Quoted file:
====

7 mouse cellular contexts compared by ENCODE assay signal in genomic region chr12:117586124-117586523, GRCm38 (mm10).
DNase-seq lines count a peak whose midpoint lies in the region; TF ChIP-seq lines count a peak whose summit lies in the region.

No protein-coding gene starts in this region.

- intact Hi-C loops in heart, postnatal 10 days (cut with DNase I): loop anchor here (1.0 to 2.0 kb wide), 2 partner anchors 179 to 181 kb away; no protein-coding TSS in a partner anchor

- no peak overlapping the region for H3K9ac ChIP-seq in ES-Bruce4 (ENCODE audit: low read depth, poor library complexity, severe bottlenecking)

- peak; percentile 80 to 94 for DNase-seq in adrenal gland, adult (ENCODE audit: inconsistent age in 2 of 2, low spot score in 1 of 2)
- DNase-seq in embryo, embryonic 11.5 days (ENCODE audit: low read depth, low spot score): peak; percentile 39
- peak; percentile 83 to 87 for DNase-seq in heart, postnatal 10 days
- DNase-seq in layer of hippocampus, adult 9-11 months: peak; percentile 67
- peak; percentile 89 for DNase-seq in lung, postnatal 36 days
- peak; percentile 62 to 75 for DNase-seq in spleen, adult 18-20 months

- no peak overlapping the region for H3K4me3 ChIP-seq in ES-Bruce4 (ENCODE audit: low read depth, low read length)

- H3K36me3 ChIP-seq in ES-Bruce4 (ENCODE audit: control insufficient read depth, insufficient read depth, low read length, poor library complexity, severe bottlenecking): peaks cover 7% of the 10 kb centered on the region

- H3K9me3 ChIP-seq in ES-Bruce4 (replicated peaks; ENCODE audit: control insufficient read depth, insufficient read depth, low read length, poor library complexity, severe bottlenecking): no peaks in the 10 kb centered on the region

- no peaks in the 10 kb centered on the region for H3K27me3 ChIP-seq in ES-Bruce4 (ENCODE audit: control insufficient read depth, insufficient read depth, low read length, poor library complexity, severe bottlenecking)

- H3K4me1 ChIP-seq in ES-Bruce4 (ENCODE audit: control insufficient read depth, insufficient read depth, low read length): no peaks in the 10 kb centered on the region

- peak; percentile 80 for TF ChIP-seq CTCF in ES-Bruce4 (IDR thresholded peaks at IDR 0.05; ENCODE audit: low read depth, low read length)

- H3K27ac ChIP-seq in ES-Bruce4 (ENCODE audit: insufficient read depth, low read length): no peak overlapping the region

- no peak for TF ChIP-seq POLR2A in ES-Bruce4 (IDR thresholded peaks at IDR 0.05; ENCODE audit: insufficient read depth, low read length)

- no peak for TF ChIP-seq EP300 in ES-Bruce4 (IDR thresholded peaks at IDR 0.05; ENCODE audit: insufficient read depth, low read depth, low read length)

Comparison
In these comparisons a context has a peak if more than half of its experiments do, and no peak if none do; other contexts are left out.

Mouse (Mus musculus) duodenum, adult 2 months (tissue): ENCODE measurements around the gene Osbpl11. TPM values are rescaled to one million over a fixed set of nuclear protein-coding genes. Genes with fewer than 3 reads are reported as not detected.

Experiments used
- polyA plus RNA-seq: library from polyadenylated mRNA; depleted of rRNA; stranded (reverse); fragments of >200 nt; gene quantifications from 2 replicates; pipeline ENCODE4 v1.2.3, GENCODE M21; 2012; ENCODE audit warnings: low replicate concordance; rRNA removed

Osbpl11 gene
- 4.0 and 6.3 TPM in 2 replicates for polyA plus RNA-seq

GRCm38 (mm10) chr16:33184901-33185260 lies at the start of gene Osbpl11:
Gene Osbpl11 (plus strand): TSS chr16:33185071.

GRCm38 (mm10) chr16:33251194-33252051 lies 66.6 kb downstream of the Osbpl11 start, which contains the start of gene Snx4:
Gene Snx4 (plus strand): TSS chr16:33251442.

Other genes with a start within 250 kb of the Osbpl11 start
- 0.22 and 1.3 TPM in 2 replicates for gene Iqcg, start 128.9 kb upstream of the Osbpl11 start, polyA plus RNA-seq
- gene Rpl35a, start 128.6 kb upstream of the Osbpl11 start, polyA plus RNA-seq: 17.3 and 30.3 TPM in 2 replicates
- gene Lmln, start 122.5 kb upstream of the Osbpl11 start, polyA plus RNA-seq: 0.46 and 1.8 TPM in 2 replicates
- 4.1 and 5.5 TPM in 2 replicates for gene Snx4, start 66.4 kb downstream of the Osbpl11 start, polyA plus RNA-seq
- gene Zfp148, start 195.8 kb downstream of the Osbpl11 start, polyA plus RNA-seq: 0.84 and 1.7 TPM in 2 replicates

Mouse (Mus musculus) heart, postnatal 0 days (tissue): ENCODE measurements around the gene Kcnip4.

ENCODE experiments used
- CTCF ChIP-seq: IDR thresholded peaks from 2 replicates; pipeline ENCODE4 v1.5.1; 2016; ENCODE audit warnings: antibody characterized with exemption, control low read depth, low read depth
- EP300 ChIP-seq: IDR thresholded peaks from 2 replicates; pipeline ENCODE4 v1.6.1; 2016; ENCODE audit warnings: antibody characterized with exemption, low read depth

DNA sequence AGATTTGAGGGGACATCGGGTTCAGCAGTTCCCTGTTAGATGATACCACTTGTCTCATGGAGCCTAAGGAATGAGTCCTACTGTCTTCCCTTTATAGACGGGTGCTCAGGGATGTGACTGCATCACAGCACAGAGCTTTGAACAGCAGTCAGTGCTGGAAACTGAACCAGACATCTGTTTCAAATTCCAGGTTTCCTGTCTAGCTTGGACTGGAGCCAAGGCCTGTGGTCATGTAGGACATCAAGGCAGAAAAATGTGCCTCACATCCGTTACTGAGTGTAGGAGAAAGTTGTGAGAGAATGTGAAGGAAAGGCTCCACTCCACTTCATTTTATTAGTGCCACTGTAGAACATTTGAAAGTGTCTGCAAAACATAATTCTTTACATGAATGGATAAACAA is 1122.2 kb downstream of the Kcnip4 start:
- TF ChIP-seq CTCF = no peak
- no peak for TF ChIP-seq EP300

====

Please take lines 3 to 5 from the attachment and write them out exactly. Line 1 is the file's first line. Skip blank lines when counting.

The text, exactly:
No protein-coding gene starts in this region.

- intact Hi-C loops in heart, postnatal 10 days (cut with DNase I): loop anchor here (1.0 to 2.0 kb wide), 2 partner anchors 179 to 181 kb away; no protein-coding TSS in a partner anchor

- no peak overlapping the region for H3K9ac ChIP-seq in ES-Bruce4 (ENCODE audit: low read depth, poor library complexity, severe bottlenecking)